After many of its styles last year missed the mark, Abercrombie has worked to correct its merchandise mix by bringing new fashions front and center, a shift away from its usual trendy-but-simple apparel. The brand has begun to offer an expanded selection of dresses and print tops for women and fewer basics such as logo T-shirts, which were among the weakest performers in the second quarter that ended Aug. 1.
The fresh offerings have helped entice customers back to the stores, and several items, including plaid shirts and casual dresses, have sold well, said Christine Chen, a retail analyst with Needham & Co.
“The price points have certainly hurt them, but I think last year that was particularly exacerbated by the fact that Abercrombie didn’t offer much fashion newness,” she said. “Now they’re actually offering fashion and have brought ticket prices down in some key categories. I realize that’s not reflected in their sales numbers, but that doesn’t happen overnight.”
On Friday, Abercrombie -- which has about 350 namesake stores nationwide and is the parent company to other brands including Hollister Co. -- reported a net loss of $26.7 million for the second quarter and said sales at stores open at least a year plummeted 30% compared with the same period last year. In the year-earlier quarter, the retailer posted a profit of $77.8 million.
In June, the company said it would close its “post-grad” Ruehl division because of the recession and its negative effects on the chain’s business.
Abercrombie will continue adjusting its merchandise mix and cutting costs, executives said. They also hinted that the company might close some underperforming stores when their leases expire.
Although Abercrombie has been one of the teen sector’s poorest performers this year, it is still considered the elite youth brand and has no long-term debt, Chen said. That positions it to weather the downturn better than many.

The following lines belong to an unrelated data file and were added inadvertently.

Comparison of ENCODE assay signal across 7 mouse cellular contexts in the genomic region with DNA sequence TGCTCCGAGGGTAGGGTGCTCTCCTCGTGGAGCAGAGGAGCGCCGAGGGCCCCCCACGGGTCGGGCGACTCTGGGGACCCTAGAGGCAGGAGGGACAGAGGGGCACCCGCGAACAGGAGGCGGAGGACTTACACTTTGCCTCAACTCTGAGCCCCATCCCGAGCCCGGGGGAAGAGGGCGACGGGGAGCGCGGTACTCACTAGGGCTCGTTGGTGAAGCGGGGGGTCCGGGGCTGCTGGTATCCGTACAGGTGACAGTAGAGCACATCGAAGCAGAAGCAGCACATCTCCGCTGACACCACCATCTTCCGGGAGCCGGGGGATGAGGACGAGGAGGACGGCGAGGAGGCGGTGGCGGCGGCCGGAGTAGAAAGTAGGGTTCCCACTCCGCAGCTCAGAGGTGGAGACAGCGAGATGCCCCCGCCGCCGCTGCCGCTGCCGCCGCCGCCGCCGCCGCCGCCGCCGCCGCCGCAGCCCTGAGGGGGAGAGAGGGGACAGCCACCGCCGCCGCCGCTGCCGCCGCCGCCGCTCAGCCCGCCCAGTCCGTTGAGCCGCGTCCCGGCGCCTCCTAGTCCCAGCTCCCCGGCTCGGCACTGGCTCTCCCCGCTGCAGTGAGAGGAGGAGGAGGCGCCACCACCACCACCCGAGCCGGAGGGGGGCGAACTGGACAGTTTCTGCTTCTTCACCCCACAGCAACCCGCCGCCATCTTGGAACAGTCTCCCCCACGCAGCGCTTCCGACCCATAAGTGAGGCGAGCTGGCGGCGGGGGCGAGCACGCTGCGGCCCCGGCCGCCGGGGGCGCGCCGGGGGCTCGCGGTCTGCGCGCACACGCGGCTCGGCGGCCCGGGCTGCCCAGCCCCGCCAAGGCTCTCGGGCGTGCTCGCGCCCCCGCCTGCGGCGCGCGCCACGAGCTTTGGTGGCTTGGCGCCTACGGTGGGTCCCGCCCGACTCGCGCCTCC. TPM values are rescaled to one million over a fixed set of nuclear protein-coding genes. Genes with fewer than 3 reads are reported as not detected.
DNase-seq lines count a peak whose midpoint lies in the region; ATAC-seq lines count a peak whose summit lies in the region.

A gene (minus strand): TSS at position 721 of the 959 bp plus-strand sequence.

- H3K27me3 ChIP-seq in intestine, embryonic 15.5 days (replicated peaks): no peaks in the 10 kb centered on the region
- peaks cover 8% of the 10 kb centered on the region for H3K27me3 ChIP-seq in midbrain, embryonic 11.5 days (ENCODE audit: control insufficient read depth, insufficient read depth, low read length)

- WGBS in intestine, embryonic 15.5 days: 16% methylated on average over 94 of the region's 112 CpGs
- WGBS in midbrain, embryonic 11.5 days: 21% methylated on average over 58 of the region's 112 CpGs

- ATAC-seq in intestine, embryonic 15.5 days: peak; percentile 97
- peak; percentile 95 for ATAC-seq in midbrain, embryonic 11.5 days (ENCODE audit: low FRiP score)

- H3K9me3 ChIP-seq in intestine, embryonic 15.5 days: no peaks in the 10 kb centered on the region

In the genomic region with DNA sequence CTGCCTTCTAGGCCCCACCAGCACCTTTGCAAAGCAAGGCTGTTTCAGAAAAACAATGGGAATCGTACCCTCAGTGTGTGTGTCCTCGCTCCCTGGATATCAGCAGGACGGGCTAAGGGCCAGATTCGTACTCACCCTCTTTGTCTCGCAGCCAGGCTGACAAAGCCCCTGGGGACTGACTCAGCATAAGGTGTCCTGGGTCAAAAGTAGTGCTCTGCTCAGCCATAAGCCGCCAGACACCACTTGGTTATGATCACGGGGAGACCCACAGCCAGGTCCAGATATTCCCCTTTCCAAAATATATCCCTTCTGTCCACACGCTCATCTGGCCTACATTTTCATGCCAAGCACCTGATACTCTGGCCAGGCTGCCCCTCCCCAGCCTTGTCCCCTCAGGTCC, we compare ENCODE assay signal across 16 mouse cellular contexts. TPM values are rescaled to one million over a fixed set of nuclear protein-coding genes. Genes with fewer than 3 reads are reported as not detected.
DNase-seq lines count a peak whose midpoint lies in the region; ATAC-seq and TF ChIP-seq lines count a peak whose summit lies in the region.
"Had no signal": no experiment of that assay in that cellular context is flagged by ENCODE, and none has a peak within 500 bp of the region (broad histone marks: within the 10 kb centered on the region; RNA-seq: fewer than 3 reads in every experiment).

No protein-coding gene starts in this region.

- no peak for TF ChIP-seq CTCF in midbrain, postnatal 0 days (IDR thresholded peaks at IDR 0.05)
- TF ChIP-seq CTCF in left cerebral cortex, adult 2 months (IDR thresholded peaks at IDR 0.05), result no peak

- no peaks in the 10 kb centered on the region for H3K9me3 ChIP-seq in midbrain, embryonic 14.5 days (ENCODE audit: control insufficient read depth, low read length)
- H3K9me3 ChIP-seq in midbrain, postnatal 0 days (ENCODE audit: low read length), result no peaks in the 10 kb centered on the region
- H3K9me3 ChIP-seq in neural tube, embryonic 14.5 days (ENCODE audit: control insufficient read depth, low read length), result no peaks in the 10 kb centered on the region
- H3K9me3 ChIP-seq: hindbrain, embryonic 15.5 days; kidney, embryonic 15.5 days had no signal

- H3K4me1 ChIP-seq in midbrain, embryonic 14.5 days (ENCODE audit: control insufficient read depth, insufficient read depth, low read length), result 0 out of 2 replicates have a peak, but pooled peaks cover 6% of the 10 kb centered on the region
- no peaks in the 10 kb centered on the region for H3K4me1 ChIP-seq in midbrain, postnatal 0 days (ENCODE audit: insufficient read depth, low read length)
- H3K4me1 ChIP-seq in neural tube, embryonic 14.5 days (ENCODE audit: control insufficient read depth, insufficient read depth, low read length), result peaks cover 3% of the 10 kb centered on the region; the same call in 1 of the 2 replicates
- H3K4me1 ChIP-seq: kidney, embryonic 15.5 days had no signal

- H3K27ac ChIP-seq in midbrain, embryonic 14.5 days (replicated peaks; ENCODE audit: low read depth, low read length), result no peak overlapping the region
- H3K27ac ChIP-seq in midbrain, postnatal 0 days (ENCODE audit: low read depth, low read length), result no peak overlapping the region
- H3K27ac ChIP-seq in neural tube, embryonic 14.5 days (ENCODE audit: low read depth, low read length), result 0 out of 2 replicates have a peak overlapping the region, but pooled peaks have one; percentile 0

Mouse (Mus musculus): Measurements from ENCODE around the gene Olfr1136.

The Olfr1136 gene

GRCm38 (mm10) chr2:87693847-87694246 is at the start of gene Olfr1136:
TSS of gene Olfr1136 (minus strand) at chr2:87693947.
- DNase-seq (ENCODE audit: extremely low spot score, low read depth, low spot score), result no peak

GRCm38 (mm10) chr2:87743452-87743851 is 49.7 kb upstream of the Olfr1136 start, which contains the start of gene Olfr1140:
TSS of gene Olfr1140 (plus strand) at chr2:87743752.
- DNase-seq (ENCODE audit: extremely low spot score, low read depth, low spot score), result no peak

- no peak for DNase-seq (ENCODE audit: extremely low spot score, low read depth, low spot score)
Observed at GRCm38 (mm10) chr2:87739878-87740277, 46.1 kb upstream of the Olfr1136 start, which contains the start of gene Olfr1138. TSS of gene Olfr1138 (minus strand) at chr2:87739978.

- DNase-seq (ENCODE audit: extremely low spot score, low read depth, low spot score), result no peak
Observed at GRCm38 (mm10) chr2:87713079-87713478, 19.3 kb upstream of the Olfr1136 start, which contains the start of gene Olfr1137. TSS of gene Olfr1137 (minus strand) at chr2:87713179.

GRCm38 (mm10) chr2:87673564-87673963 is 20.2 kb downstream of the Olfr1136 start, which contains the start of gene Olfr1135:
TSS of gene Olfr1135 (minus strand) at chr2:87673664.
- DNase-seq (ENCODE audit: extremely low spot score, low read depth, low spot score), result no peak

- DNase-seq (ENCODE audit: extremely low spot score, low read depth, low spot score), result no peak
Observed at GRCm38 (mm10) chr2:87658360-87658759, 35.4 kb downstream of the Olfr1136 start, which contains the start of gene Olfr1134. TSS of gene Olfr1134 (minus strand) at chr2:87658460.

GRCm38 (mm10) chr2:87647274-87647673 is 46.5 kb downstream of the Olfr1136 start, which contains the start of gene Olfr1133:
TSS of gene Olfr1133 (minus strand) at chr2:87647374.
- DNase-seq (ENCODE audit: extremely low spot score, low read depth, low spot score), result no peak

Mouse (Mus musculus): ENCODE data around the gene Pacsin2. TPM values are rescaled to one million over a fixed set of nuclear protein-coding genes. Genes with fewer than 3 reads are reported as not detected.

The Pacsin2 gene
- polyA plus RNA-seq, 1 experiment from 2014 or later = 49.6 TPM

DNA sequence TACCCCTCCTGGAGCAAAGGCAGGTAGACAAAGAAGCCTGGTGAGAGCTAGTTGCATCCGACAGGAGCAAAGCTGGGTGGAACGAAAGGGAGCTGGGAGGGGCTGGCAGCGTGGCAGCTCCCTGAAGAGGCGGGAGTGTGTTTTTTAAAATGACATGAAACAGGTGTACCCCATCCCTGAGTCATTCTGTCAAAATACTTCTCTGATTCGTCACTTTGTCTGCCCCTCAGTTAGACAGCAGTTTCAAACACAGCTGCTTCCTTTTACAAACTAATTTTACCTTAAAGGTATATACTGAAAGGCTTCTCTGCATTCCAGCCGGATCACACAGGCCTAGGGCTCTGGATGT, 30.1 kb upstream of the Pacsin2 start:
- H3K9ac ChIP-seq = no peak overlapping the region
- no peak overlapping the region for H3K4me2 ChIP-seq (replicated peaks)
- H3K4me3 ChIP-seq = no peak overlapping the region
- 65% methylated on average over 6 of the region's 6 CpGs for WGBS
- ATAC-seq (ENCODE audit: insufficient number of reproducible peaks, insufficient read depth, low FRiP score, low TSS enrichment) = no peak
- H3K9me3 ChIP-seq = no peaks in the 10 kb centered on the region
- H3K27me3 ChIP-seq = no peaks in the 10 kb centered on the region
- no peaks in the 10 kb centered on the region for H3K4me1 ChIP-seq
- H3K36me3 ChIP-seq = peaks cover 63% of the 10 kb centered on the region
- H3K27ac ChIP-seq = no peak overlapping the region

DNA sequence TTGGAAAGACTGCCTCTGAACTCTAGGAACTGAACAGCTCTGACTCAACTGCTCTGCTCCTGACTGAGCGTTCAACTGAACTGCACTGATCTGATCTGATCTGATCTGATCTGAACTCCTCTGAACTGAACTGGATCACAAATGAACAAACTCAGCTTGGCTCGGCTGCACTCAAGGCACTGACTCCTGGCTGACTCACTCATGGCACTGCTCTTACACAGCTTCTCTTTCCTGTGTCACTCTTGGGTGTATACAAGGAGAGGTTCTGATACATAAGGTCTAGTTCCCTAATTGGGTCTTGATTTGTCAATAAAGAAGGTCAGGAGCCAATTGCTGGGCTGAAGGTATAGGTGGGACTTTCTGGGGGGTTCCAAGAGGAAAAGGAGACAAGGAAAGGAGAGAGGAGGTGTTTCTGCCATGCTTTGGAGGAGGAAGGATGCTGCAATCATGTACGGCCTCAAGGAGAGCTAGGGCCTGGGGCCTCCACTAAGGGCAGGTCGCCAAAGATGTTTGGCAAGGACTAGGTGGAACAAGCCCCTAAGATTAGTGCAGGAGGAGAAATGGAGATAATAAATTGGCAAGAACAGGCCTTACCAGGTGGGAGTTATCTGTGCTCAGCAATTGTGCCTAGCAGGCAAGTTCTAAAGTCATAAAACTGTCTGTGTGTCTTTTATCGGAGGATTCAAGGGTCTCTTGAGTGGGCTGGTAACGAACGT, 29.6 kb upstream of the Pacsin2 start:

“Once things turn around with the economy, provided Abercrombie continues to offer good-looking product at high quality, they’re not going to have a difficult time getting the customer to pay full price,” she said. “The brand is not dead.”
Brands that engaged in the markdown frenzy that has dominated the mall scene during the economic crisis won’t rebound as well, because discounting “trains the customer to wait for the sale,” she said.
But shoppers say that at a time when even luxury chains are discounting, Abercrombie should give its loyal customers a break.
Johnny Hernandez, 23, said he prefers Abercrombie to other brands but can’t afford to shop at the trendy retailer nearly as much lately because of a tighter budget.
At the Glendale Galleria this week, Hernandez first went to Abercrombie for polo shirts but ended up buying two from Aeropostale, which was holding a buy-one-get-one-free deal, for a total of $24.50. At Abercrombie, a full-priced polo would have cost him $60.
“I’ve shopped more at Aeropostale than at Abercrombie lately because of the price,” he said.
Narine Malkhasyan, 25, said she would “most definitely” shop at Abercrombie, where she was buying $50 sweat pants this week, more frequently if prices were lower.
“I can’t relate to that,” the Burbank resident said of the company’s pricing strategy. “A sale is always a good thing.”